As the gay liberation movement began to rise in America in the 1970s and 80s, so too did the world gay male pornography. Gay men were flocking to New York and San Francisco, demanding visibility and with that pornography came with it. One of the legendary pioneers of the industry was Chuck Holmes, founder and owner of Falcon Studios. Director Michael Stabile’s documentary Seed Money: The Chuck Holmes Story chronicles the story of how one of the most influential people in the gay world defied the odds and defined a generation of gay men’s sexuality.


Chuck Holmes was like many gay men in America in the 1970s, they travelled to San Francisco in search of freedom. With the rise of this post-Stonewall liberation movement, gay men were finally able to see that it was OK to be themselves. They were sexual beings pushing back against society’s oppressions. The rise of pornography out of the seedy underground came with it. Chuck was determined that he could do it bigger and make it better. With that, he started Falcon Studios out of his home in the early 70s. What started as a small fledgling operation quickly turned into a money-making machine. Chuck was able to tap into a need that men all across America were longing for. With his success came a fight against the prostitution and decency laws, one that many other studios could not weather. The invention of home video took his studio to a whole other level and they became the most influential producer in the business.

The onslaught of the AIDS crises in the mid-80s was devastating to the gay community. Many men were afraid to be sexually active and instead turned to porn as their sexual outlet. Through many ups and downs, this again was a market that Chuck and Falcon Studios were able to capitalize on. Resistant to change, it took a revolt from performers and directors to convince Chuck to start shooting their films using condoms. It was also around this time that Chuck himself was diagnosed as HIV positive. His realizations of his own mortality convinced him to put his money to good use and he became a political activist and donor that made him a very influential man in Washington. He and his close friends became very reflective in those years of the trail he had blazed and when he died in 2000, the Charles M. Holmes building at the San Francisco LGBT Community Centre was created in his honour.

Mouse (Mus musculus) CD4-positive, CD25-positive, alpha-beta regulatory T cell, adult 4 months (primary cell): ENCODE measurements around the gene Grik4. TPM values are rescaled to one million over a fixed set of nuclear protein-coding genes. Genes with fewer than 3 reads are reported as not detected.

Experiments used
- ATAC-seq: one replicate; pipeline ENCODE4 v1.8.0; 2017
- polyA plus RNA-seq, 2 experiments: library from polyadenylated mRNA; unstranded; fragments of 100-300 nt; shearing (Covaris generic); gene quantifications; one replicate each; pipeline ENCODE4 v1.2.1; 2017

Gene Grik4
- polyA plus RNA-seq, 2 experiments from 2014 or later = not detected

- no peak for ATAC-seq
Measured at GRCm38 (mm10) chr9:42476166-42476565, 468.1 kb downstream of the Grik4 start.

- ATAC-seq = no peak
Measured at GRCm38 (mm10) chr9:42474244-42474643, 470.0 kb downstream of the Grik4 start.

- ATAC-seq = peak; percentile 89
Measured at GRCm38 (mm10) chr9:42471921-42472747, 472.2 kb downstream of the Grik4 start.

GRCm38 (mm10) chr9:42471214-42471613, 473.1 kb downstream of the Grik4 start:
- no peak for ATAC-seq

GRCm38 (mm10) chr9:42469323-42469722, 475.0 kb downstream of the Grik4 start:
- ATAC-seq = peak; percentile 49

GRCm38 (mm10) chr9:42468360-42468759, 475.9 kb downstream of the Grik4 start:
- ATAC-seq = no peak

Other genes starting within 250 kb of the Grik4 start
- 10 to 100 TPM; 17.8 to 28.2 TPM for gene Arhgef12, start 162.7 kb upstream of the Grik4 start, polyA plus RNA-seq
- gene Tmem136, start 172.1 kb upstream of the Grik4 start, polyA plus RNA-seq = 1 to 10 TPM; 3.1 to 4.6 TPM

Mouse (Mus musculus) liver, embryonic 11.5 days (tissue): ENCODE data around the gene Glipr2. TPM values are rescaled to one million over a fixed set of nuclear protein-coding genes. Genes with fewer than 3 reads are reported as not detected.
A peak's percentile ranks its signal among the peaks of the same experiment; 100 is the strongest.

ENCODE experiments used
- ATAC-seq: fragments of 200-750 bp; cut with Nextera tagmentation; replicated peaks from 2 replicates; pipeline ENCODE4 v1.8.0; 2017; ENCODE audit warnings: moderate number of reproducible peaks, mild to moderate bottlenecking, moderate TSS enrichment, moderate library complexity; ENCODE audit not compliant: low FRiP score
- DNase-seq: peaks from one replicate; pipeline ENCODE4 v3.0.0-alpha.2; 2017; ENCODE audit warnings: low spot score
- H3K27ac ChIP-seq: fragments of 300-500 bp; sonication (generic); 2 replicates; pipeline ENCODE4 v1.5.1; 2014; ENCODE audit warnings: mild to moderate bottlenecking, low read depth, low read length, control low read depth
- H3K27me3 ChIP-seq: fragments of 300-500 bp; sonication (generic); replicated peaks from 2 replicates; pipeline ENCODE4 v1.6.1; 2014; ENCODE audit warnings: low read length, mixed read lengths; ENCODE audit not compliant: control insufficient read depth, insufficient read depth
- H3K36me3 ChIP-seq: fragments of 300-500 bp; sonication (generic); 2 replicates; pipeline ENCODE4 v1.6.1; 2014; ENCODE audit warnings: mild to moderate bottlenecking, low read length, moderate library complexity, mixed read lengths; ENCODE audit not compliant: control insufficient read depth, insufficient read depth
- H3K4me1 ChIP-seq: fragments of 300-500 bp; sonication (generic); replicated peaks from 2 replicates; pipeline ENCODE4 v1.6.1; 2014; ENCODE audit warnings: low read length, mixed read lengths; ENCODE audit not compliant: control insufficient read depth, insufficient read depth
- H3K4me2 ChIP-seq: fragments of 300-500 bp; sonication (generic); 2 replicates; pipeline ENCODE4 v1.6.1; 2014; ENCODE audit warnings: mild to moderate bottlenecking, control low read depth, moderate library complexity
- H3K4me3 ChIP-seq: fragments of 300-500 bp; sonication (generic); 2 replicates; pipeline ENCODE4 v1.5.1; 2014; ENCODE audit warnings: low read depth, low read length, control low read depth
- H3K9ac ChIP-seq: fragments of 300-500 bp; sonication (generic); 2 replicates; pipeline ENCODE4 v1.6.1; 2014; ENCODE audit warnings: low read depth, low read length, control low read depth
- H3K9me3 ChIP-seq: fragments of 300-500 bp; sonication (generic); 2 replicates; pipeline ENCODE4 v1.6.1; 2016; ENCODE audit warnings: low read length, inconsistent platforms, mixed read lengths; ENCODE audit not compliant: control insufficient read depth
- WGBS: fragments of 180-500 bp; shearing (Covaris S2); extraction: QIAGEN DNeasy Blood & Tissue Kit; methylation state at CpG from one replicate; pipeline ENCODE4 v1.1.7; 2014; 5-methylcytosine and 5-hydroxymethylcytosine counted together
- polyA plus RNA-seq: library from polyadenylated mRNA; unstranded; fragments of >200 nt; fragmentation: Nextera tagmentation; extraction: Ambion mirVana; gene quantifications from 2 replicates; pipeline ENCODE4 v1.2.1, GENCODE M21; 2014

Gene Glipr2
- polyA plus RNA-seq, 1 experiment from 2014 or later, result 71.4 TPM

The film is light on supporting material and at times could have been assembled better. Areas of Chuck’s life were left out or glossed over thinly and it was difficult keeping track of the dates of when certain events were happening. However, it’s the importance of the story everyone involved is telling that really matters. Younger generations of gay men likely don’t know who Chuck was and the effect the path he created has had on their identity so it’s important that this story be properly documented.

One would typically not associate a pornography producer as a pioneer for the gay community but that’s what he was. He was pushing societal and political boundaries that nobody had ever been brave enough to do before. His productions set the standards for pornography that are still sought today. Many men in the gay community looked to his films as a guidance, not just on how to have sex but for ideas of masculinity and what it meant to be gay. What he created will have a lasting impact for years to come.

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